DEARBORN — The poster for this year’s edition of the Motor Muster, an annual gathering of classic cars at The Henry Ford’s Greenfield Village, shows the nose of a 1963 Studebaker Avanti.
I don’t know about you, but I still remember the first time I caught a glimpse of the radically shaped car. I was a high school student, walking along what we called Fairmont Hill on State Street in Lockport, Ill.
Yes, I remember precisely where I was because seeing such a vehicle made that strong an impression on me.
Depending on your age, you may have had the same sort of milestone moment with a particular vehicle, one which forever fixed itself into your memory.
The text within the brochure handed to everyone who attended Motor Muster this year reports that “For 2013, Motor Muster acknowledges an automotive milestone. Fifty years ago, in 1963, the storied Studebaker Company introduced the stylish and iconic Avanti. Ironically, at the end of the very same year, Studebaker closed its South Bend, Indiana, plant, foreshadowing the demise of the 114-year-old nameplate in 1966.”
Thinking about the Avanti and its 50th anniversary got me wondering about other anniversary vehicles that might be at Motor Muster, so I tried something a little different for our Joyrides coverage: I photographed only cars from 1933, 1943, 1953, 1963 and 1973. I’d have included cars from 1983, 1993, 2003 and 2013 but they are considered too new to be allowed onto the lawns and lanes within the village. (Cars built before 1933 have their own annual gathering at Greenfield Village later this year.)
A couple of things surprised me: When I was at Motor Muster (on Saturday morning), there was only one 1933 model — a 1933 Dodge DP. And there were only two of the featured Avantis.
I found no 1943-model cars — because in 1943 Detroit was the Arsenal of Democracy, producing jeeps and tanks and aircraft, not passenger cars.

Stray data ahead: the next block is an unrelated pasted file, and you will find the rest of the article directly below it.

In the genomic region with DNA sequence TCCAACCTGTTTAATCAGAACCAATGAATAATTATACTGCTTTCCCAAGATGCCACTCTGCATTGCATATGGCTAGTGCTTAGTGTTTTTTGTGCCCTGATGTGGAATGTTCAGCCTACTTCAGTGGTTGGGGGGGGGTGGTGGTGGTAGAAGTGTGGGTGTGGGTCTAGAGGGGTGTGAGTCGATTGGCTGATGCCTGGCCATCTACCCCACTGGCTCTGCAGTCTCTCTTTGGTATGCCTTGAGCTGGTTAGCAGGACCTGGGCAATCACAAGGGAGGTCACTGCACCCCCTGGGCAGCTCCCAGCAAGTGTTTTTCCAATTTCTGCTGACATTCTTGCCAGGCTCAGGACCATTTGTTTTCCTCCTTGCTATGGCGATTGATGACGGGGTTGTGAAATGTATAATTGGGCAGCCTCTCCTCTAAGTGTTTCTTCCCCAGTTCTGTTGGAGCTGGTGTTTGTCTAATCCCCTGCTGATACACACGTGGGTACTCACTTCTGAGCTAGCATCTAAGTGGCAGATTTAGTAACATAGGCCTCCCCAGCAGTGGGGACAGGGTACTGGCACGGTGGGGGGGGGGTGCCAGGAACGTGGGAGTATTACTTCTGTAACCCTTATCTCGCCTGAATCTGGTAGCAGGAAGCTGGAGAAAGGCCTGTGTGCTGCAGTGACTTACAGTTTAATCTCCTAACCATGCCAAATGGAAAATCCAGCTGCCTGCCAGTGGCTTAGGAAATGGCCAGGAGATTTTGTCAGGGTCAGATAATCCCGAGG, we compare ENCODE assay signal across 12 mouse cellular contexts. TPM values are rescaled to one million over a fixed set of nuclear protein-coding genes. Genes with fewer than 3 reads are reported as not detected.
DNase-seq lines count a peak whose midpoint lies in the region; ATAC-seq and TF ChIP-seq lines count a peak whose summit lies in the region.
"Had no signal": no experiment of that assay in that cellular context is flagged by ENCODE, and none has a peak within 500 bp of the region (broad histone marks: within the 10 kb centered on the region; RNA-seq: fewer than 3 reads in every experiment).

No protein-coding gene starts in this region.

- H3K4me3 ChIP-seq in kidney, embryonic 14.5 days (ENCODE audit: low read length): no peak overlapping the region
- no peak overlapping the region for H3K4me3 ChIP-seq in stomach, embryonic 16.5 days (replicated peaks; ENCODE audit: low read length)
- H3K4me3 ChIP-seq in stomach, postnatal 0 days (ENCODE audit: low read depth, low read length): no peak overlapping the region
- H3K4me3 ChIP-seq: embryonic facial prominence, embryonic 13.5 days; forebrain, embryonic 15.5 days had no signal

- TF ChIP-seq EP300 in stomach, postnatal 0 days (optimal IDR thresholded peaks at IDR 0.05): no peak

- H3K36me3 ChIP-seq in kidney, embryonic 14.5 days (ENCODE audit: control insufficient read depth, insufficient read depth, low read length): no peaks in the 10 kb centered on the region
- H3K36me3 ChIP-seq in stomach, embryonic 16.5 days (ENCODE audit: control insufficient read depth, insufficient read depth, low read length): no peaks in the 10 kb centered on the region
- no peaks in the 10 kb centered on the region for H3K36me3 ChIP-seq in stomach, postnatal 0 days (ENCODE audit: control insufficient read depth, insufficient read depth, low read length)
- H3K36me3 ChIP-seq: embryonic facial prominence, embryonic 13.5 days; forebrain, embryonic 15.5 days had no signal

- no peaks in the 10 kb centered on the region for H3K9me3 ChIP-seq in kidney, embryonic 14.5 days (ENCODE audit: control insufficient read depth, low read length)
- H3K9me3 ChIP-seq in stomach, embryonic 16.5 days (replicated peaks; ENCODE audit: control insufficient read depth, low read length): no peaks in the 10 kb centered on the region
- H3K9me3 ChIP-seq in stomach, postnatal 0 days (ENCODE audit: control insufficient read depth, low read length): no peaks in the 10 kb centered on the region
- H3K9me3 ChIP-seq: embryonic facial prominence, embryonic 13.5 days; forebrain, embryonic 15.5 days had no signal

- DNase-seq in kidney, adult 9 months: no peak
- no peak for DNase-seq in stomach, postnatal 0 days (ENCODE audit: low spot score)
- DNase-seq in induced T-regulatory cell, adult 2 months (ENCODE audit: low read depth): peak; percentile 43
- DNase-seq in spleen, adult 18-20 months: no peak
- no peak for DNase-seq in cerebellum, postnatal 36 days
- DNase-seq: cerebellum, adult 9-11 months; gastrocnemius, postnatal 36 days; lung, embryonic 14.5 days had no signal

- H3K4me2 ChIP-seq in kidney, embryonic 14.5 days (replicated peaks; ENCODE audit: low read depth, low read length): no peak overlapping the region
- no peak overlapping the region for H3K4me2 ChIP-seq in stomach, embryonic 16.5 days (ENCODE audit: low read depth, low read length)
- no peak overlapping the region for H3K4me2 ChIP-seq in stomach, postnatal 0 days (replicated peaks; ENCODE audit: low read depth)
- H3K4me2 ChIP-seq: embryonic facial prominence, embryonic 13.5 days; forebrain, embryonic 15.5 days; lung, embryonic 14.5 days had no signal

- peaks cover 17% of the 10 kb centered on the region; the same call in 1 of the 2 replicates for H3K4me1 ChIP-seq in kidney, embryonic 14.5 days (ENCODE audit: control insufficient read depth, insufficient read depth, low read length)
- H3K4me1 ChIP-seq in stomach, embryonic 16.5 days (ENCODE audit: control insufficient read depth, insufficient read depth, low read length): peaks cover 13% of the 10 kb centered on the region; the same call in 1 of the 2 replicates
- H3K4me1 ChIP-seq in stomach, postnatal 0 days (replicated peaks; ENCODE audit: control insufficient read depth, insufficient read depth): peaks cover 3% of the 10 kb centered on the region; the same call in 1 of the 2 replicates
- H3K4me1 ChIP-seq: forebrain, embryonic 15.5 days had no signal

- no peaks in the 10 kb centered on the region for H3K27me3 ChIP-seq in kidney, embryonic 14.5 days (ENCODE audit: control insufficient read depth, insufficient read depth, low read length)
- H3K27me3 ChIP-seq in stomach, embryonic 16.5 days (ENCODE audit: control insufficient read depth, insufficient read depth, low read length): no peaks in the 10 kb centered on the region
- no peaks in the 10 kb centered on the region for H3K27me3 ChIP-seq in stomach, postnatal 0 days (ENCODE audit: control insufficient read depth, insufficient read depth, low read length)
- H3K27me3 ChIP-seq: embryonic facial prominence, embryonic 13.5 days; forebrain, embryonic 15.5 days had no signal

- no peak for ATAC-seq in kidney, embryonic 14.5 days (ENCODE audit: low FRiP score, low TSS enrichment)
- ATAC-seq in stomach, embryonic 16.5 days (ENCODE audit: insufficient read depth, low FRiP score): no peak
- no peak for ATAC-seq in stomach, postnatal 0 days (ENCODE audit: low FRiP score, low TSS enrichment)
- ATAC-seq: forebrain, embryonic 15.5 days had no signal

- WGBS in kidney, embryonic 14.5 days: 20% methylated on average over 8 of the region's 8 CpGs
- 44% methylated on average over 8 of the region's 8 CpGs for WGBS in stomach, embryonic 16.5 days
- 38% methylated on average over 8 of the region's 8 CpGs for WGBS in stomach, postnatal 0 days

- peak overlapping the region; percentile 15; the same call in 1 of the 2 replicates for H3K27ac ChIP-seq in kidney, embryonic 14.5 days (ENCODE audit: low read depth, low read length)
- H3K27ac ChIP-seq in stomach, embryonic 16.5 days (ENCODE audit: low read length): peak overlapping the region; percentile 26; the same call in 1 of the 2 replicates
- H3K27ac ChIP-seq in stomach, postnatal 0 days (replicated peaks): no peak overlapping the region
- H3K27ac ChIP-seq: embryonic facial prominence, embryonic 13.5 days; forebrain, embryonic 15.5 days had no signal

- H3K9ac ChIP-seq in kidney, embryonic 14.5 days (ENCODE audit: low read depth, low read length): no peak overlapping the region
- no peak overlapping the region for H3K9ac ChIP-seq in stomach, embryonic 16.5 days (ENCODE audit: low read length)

Passenger car production resumed after the war, but it was enlightening to listen to Andrew Whitman of Woodhaven explain that one reason his 1953 Plymouth Cranbrook was such a rare car was because of the Korean War and that because of the war effort, Detroit had to use second-tier steel and could only give bumpers one chrome-plating dip instead of the usual three.
The Cranbrook is Whitman’s only classic car. His wife, Deanna, said he’s wanted one for a long time, but he wanted something unusual. They found the Cranbrook on eBay. Its original owners were cranberry farmers in Massachusetts who had stored it away for many years — “but they put it away right, draining all the fluids,” Whitman said in gratitude.
The car was offered for sale at an estate auction, but when no one bought it, the family gave it to the auctioneer, who posted it on eBay.
“We had to go to Massachusetts to bring it back to Detroit, where it was built,” Whitman said.
Like Whitman’s Cranbrook, every car carries a story. For example,
When Norman Kvetensky of Columbia Station, Ohio, bought his 1973 Oldsmobile Cutlass Supreme, it was white with dust after sitting in a garage for four years. Kvetensky was buying the car from the classic “little old lady,” but when he looked through that dust into the car’s interior, he saw a four-speed manual transmission.
“Lady, this isn’t your car,” he said.
No, she responded, it was her son’s car, and had been special ordered with a big-block 455 V8 and the manual gearbox and no air conditioning.
“No luxury,” Kvetensky said. “All go.”
In the process of buying the car, Kvetensky discovered he’d actually seen the car many years earlier: The woman’s son had married the girl who lived next door to Kvetensky, so Kvetensky “saw it when it was new” and being used to court his neighbor.
One more: The 1963 Ford Galaxie 500 XL that Raymond McKee drove to the Motor Muster from his home in Tionesta, Pa., wasn’t the most pristine on the grounds of Greenfield Village, except in McKee’s eyes.
McKee bought the car last year — after 25 years in pursuit.
McKee bought the Galaxie from its second owner, but he’d known the original owner of what he says has always been one of his favorite cars.
Why? “Because when I was a teenager, I worked in a service station and I used to service this car.”
At one point, the car was parked for 39 years, but McKee knows its nuances and how to keep it running, so he didn’t hesitate to drive it from Pennsylvania through Ohio to Michigan and the Motor Muster.